The messages that they’re sending imply a focus on being genuine, and hoping that resonates with an audience, and that audience will take their actions at face value. According to them, Ember are plucky. They’re willing to do what other teams do “for the good of the players.” They are willing to take risks. They are willing to invest in their players to become better people.
Selected quotes from the piece:
We believe in family, friends, lovers, and community.
That is why we decided against purchasing a LCS slot directly. We would rather invest in the challenger scene and work with regional players who want the opportunity to compete at the highest level of esports.
Companies have more leverage when there is information asymmetry. And that’s wrong. Last night, we shared our players’ salaries with each other. Today, we are going to share this information with the rest of the esports world so that players in CS and LCS are armed with some facts before their next negotiation.
Ember are hoping that by getting involved in a player welfare debate they will be regarded as being on the correct side of it. Due to taking definitive action in starting the debate, they ensure that they will always be mentioned when it is; if TSM or any other team comment on this issue, Ember will be linked to it.
That means a bigger audience for their team, which means a bigger potential for return on investment.
This is crucial for a team like Ember, as eSports teams are finding that their potential audience is shrinking with every new announcement. As Ember do not have the hook of a novelty behind their formation (like say, Mark Cuban buying a team), they need to find a way to stick out from the deluge of other news.
So why not establish themselves as one of the good guys? Why not set themselves up as an underdog that fans will believe are making a morally right decision? Why not have that kind of positivity and goodwill attached to your brand?
If this becomes the dominant narrative, Ember gain a number of side benefits, as well:
- Positive mainstream coverage when/if that reaches publications. “Breaking the mold” stories are always good for business.
- Mediocre play becomes forgivable, to a point. Organizations who treat their players well usually have a lot more leeway.
- They become seen as a more modern brand for eSports moving forward. A lot of the language in the post is consistent with the Venture Capitalist/entrepreneurship crowd, enabling their owners to take thought leadership roles.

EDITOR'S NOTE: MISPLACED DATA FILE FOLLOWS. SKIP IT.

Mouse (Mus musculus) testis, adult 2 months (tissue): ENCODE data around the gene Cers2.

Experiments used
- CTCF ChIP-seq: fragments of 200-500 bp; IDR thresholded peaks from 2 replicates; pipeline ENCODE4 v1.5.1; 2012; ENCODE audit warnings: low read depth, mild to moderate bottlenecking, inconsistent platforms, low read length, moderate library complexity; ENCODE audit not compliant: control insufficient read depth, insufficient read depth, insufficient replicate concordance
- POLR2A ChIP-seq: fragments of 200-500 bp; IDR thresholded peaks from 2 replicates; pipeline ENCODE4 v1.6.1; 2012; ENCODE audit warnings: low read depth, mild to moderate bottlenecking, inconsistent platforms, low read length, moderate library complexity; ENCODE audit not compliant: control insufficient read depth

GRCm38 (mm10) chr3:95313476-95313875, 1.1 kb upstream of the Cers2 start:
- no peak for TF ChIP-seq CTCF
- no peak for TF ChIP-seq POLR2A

- Said thought leadership roles become valuable when bigger money becomes involved in eSports. As larger teams become “claimed” by larger sponsors, latecomers will look for more stable opportunities.
In short, Ember want to avoid getting lost in the shuffle and put the best foot forward when it comes to launching their team. By doing something that allows them to set a narrative about their organization, their values and their impact on eSports, they ensure that people will likely remember them enough to come check out their games despite their lack of star power.
They also hope that by presenting a genuine image, they will build loyal, enthusiastic fans who want to believe they are helping to change eSports for the better, even if fans see no benefit themselves.
I’d say this strategy has paid off for them, as the response on Reddit and across forums seems positive among the rank-and-file, non-professional observer. Ember are seen as doing something positive and different, and are shaking up a faceless industry which is easy to push blame onto.
While others may bring up issues with the model, the average viewer may not think critically enough to care, or may have moved on to the next shiny thing by now. The vagueness of the immediate impact works in Ember’s favor, here: we may not know if it even matters in the long term, but in the short, they definitely “win” as much as they could have.
Matt Demers writes about eSports while living in Toronto. You can follow him on Twitter, Twitch and sign up for his newsletter about eSports and culture.